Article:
Ryan Coogler


Best films:
, /10
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Ryan Coogler debuted with the sophisticated Fruitvale Station (2013) before selling out with the seventh "Rocky" movies Creed (2015) and the blockbuster Black Panther (2018), based on the Marvel Comics superhero.

Black Panther (2017) is a a tedious collage of old Hollywood stereotypes recast in futuristic high-tech scenario with mildly artistic visual effects, about the handsome young king of an hidden kingdom who turns into a James Bond of the jungle to carry out the stereotypical deadly mission against the stereotypical evil man. Add the stereotypical side story to avenge the killing of his father and the stereotypical love story with a stubborn sexy woman. The cartoonish implausible plot, replete with ridiculous shootouts and car chases, leads to the most amateurish of happy endings and philosophical conclusions.

Children are playing basketball in Oakland in 1992. In a nearby apartment the superhero "Black Panther" appears amid two female warriors to denounce and kill his own brother as a traitor, guilty of selling their secret weapon to a (white) arms dealer, Ulysses. The Black Panther is the king of an obscure African kingdom, Wakanda, which is considered a very poor country but actually hides in the forest the most technologically advanced city. The power of the Black Panther and of the nation derives from a cosmic material called vibranium that dropped over Wakanda in ancient times. Wakanda has sent the king's brother N'Jobu to work undercover in Oakland. The Black Panther is king T'Chaka, who has been informed of his brother N'Jobu's betrayal. The accusation is confirmed by N'Jobu's best friend and assistant, Zuri, who is actually another undercover Wakanda agent.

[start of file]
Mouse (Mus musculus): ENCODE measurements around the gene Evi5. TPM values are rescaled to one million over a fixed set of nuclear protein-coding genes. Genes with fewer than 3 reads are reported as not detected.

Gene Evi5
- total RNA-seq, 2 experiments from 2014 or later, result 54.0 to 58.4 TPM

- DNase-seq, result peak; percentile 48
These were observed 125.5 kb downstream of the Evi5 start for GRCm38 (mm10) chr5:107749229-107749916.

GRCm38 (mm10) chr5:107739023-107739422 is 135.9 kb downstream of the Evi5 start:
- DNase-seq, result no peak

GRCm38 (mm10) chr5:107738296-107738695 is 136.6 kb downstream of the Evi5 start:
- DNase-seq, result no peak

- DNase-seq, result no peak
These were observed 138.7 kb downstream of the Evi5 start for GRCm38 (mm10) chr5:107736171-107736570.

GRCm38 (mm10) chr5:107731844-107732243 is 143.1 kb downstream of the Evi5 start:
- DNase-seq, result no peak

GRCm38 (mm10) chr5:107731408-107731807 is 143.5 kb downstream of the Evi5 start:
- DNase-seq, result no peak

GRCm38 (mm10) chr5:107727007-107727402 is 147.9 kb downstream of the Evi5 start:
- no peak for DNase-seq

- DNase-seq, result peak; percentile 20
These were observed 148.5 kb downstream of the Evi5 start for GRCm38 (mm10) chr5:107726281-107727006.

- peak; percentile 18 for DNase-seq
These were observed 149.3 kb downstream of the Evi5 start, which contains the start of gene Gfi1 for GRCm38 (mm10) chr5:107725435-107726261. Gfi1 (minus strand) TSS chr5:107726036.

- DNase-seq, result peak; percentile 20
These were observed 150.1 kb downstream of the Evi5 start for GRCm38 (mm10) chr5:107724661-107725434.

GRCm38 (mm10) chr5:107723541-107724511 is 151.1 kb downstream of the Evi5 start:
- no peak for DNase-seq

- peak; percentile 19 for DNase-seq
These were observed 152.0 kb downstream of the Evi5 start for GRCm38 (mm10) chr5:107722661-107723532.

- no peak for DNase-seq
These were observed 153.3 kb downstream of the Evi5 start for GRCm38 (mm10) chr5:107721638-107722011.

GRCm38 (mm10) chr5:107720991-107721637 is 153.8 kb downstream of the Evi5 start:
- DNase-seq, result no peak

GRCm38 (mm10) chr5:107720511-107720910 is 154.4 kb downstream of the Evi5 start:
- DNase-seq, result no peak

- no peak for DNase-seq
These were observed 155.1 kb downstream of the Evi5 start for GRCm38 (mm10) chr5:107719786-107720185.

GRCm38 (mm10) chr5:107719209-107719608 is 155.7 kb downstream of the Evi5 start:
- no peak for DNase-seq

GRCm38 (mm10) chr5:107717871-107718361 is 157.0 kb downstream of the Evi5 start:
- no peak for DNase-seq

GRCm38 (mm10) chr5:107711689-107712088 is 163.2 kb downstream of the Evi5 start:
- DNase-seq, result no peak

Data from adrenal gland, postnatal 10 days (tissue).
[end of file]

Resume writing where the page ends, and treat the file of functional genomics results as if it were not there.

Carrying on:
The flashback ends and we are in Wakanda, a futuristic city in the middle of a primitive African jungle. The king's dies and his son T'Challa is crowned king in an elaborate ceremony, despite a late challenge by his rival M'Baku. His mother, his ex-girlfriend Nakia and his younger sister Shuri support him. The white mercenary Ulysses, who has a prosthetic arm weaponized with vibranium, and the black Erik steal a Wakandan artifact, containing vibranium, from a British museum. T'Challa is informed that the CIA is trying to buy it and T'Challa leads the expedition that disrupts the operation and captures the mercenary Ulysses. Ulysses reveals to the CIA agent, Everett, that Wakanda is a technologically advanced civilization. Erik frees Ulysses and kills Everett, but Everett is resurrected by Shuri using advanced technology. Zuri tells new king T'Challa that his uncle N'Jobu wanted to provide African-American rebels with vibranium to conquer the other races. T'Challa's father was opposed and traveled to Oakland to stop the plan. The uncle tried to kill Zuri and T'Challa's father killed him, killed his own brother. Uncle N'Jobu had a child in the USA, Erik. A flashback shows the then prince (now king) as a child playing basketball near the building where his father killed his brother to save Zuri's life. Erik kills Ulysses and takes the body to Wakanda, challenging the king T'Challa to the throne. Erik wins, kills T'Challa throwing him into a waterfall, kills Zuri and becomes the new king with the declared intent to use the vibranium to subjugate the white race. A flashback shows Eriks' version of the killing of his father. Everett, T'Challa's mother, Nakia and Shuri trek to the kingdom of the defeated challenger M'Baku and beg him to help dethrone the new king Erik. M'Baku's men found T'Challa's body unconscious but not dead and he is promptly resurrected to lead the rebellion. T'Challa kills Erik, who refuses to surrender. T'Challa is king again and looks like he's going to marry his old girlfriend Nakia. Back in Oakland, children are playing basketball. T'Challa brings his sister to visit the building that is being torn down to create a museum run by his sister. A Wakanda spaceship lands in the basketball court: the king has decided to tell the world the truth about the kingdom, which he does at the United Nation.
(Copyright © 2017 Piero Scaruffi | Terms of use )
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